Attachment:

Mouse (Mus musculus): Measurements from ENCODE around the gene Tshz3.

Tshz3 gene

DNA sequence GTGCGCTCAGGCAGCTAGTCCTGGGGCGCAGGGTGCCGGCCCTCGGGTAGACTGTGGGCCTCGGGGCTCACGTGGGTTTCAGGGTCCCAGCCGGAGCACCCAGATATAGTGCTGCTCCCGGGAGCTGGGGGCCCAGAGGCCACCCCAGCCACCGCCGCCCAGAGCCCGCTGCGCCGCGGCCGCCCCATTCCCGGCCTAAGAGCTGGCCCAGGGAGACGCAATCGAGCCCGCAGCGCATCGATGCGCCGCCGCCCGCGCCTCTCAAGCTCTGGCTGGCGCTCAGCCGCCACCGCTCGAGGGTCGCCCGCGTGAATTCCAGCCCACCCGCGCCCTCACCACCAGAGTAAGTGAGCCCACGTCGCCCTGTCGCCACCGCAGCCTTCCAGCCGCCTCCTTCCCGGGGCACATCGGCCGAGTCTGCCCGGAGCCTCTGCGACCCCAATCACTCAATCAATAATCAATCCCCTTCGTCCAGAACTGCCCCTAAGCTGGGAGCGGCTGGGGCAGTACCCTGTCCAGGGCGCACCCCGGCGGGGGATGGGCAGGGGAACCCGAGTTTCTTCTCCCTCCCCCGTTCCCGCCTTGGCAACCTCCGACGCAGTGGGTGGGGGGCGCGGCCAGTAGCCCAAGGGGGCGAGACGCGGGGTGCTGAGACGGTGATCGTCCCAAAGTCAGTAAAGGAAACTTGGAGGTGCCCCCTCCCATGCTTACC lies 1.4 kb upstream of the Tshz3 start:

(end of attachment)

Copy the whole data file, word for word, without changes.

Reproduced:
Mouse (Mus musculus): Measurements from ENCODE around the gene Tshz3.

Tshz3 gene

DNA sequence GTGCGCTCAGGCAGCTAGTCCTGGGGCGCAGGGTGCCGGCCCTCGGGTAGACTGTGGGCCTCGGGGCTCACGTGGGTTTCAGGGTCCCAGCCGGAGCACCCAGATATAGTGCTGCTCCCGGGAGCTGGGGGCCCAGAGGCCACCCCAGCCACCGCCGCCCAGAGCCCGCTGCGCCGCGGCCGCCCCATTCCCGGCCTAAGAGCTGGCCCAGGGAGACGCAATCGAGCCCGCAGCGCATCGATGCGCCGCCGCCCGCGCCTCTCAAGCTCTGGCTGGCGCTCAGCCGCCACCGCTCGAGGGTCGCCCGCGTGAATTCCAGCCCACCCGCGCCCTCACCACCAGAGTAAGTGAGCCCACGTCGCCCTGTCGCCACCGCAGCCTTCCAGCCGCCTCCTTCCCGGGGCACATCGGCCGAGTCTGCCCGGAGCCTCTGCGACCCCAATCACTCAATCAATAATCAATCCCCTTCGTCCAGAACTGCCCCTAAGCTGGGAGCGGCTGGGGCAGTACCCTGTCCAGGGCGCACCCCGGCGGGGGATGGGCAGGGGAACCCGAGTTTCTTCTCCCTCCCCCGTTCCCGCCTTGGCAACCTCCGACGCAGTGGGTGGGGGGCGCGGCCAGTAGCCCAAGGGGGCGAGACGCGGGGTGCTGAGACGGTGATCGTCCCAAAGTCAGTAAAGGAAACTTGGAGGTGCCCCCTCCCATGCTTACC lies 1.4 kb upstream of the Tshz3 start: